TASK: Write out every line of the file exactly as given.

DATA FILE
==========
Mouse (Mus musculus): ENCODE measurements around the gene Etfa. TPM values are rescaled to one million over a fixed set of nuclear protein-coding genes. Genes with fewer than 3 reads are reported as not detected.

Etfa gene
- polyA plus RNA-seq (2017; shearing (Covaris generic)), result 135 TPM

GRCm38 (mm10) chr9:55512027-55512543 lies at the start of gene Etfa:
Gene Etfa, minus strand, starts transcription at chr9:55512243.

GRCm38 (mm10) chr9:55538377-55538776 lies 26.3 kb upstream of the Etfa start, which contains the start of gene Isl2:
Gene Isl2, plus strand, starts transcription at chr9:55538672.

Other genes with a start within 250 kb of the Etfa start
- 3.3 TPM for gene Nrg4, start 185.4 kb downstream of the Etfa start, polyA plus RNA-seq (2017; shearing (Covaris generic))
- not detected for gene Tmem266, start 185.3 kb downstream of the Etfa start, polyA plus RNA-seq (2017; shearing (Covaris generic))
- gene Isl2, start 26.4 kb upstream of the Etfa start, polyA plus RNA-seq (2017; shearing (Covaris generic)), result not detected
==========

Mouse (Mus musculus): ENCODE measurements around the gene Etfa. TPM values are rescaled to one million over a fixed set of nuclear protein-coding genes. Genes with fewer than 3 reads are reported as not detected.

Etfa gene
- polyA plus RNA-seq (2017; shearing (Covaris generic)), result 135 TPM

GRCm38 (mm10) chr9:55512027-55512543 lies at the start of gene Etfa:
Gene Etfa, minus strand, starts transcription at chr9:55512243.

GRCm38 (mm10) chr9:55538377-55538776 lies 26.3 kb upstream of the Etfa start, which contains the start of gene Isl2:
Gene Isl2, plus strand, starts transcription at chr9:55538672.

Other genes with a start within 250 kb of the Etfa start
- 3.3 TPM for gene Nrg4, start 185.4 kb downstream of the Etfa start, polyA plus RNA-seq (2017; shearing (Covaris generic))
- not detected for gene Tmem266, start 185.3 kb downstream of the Etfa start, polyA plus RNA-seq (2017; shearing (Covaris generic))
- gene Isl2, start 26.4 kb upstream of the Etfa start, polyA plus RNA-seq (2017; shearing (Covaris generic)), result not detected